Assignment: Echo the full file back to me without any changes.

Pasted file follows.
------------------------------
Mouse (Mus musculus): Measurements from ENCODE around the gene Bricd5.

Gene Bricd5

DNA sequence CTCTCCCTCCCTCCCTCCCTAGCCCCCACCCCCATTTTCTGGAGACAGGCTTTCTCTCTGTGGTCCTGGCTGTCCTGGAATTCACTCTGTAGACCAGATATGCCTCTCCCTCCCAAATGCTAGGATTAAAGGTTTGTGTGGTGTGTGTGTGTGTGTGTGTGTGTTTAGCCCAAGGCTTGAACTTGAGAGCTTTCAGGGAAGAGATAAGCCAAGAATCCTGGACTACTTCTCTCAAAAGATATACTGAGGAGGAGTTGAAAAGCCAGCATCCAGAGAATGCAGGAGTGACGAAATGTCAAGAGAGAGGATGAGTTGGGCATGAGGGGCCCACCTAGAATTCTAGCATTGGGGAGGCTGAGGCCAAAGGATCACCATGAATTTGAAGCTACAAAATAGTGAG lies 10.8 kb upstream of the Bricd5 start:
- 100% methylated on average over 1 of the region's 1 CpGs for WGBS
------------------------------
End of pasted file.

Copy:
Mouse (Mus musculus): Measurements from ENCODE around the gene Bricd5.

Gene Bricd5

DNA sequence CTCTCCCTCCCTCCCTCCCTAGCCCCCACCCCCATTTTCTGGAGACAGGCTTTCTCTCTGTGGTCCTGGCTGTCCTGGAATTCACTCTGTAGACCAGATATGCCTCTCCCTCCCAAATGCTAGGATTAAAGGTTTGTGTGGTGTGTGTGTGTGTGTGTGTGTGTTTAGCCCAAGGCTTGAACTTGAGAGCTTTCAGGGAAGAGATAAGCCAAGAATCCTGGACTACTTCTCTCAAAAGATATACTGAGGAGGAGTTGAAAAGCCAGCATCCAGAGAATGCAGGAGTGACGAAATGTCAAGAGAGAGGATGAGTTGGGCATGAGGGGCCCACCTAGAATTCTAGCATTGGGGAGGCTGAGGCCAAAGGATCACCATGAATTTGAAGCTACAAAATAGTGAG lies 10.8 kb upstream of the Bricd5 start:
- 100% methylated on average over 1 of the region's 1 CpGs for WGBS